Encyclopedia Article

Horsenettle                            Solanum carolinense L.

Family:  Solanaceae (Nightshade family)
Life cycle:  Perennial, reproducing by seed, rhizomes and adventitious buds on roots.
Habitat:   Crop fields, pastures
Native status: Native to North America

General description:  Erect, branched plant reaching heights of 2 to 3 ft.  Stems have sharp spines.  Leaves are egg shaped with wavy margins or 2 to 5 shallow lobes; sharp spines on bottom of leaf midrib.  Flowers occur in clusters, five fused white to violet petals with a cone of bright yellow stamens.  Fruit are smooth yellow berries (1/2 in diameter).

Key ID traits:  Spines on stems and underside of leaf midribs.  Horsenettle, like many members of the Solanacea family, frequently have many small holes in leaves caused by flea beetle feeding.  The yellow berries often remain on the plant throughout the winter, allowing easy ID.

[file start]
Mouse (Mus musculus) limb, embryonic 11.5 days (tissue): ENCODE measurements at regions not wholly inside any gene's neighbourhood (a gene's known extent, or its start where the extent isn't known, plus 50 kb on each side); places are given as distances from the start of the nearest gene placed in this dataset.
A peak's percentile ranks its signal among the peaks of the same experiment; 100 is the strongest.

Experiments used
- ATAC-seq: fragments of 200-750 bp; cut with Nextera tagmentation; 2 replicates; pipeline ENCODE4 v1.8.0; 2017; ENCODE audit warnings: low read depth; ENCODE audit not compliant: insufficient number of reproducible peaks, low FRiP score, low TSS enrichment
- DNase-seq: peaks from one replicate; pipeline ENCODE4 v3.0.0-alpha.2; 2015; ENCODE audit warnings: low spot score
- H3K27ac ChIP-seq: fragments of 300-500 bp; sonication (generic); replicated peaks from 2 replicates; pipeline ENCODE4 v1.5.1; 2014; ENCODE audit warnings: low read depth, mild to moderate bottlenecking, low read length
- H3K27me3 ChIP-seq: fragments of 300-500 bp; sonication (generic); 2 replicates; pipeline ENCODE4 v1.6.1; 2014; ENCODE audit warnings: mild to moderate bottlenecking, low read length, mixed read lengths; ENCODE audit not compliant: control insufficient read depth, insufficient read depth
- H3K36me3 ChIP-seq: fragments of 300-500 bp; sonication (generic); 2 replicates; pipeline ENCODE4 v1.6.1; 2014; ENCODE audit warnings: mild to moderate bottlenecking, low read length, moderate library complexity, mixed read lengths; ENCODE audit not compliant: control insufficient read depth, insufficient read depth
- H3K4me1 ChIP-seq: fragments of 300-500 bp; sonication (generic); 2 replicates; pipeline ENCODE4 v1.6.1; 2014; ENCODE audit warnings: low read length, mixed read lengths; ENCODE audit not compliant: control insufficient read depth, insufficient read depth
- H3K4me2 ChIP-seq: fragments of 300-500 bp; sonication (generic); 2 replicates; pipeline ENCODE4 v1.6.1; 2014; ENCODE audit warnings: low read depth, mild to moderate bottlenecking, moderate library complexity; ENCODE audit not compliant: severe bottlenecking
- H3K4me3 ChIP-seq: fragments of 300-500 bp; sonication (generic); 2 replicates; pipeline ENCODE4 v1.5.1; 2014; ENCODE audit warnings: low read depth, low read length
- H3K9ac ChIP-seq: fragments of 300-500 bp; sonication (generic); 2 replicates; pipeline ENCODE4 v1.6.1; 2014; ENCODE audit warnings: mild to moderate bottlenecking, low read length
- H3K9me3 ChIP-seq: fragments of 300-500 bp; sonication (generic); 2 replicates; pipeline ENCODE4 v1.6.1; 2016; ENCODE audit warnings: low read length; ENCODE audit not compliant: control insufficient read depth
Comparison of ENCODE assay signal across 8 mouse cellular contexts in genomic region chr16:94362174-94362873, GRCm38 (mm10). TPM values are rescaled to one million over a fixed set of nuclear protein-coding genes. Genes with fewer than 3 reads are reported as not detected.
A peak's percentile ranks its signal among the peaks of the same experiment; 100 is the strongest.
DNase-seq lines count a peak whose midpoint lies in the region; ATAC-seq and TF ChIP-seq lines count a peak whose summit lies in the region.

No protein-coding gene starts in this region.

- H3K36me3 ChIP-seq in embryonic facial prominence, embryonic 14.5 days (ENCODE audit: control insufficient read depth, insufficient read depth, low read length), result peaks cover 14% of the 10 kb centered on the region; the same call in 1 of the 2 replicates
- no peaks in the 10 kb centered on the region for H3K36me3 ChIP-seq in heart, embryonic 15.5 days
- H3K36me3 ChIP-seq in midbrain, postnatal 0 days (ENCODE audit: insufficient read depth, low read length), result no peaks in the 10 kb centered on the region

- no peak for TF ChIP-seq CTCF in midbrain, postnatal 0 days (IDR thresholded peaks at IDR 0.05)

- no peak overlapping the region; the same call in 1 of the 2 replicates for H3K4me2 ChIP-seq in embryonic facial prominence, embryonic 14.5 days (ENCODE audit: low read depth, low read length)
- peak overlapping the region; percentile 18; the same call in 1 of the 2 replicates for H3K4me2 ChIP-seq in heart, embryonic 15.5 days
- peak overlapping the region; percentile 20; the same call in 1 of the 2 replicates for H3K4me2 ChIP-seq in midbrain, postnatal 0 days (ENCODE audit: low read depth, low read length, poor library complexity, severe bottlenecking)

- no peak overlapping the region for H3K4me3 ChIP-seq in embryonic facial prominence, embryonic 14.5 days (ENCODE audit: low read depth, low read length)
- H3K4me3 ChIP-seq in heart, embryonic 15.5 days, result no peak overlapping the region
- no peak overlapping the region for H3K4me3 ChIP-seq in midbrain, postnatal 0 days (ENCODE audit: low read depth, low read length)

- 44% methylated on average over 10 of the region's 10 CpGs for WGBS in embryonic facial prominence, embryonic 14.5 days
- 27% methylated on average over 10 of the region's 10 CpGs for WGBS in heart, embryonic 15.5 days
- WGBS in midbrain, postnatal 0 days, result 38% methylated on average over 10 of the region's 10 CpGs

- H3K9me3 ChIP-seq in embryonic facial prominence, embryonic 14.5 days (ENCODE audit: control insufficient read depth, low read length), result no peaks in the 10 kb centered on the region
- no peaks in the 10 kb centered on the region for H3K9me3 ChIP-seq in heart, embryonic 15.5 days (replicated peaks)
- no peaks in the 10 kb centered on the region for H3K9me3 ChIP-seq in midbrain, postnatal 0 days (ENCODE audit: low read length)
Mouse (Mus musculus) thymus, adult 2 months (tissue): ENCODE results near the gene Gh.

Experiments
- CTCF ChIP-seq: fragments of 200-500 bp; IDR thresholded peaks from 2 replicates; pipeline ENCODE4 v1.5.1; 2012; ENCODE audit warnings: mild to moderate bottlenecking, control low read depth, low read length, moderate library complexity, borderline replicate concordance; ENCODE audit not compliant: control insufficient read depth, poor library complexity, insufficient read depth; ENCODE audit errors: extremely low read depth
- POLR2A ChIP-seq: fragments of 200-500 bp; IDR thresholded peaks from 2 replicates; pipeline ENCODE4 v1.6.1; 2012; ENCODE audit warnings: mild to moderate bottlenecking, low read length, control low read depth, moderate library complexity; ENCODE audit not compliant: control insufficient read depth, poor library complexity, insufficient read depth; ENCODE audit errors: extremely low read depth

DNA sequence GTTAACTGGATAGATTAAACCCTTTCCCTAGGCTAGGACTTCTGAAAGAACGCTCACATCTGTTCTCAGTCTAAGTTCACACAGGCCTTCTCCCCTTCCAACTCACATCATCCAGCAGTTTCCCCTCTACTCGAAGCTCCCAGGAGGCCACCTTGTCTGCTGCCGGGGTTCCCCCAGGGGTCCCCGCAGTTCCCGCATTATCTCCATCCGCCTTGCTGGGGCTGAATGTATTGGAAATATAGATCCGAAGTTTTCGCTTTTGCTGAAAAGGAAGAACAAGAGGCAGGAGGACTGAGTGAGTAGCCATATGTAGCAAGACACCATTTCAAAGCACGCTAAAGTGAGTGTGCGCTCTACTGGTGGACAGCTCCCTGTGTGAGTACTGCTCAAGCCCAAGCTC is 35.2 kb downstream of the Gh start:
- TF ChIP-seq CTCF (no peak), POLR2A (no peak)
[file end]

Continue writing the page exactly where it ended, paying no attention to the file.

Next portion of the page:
Similar species:  The general growth habit is similar to the ground cherry species, but the spines on horsenettle make identification easy.

Miscellaneous:  Like most members of the Solanaceae family, all plant parts contain toxic alkaloids.  The spines on stems and leaves reduce feeding by grazing animals, so toxic responses are rare.

Weed Factsheet Index

Undersides of leaves have prominent spines on the primary veins.

Flowers are found in clusters with five, white fused petals and five large anthers. The fruit is a yellow berry about 0.5 in in diameter.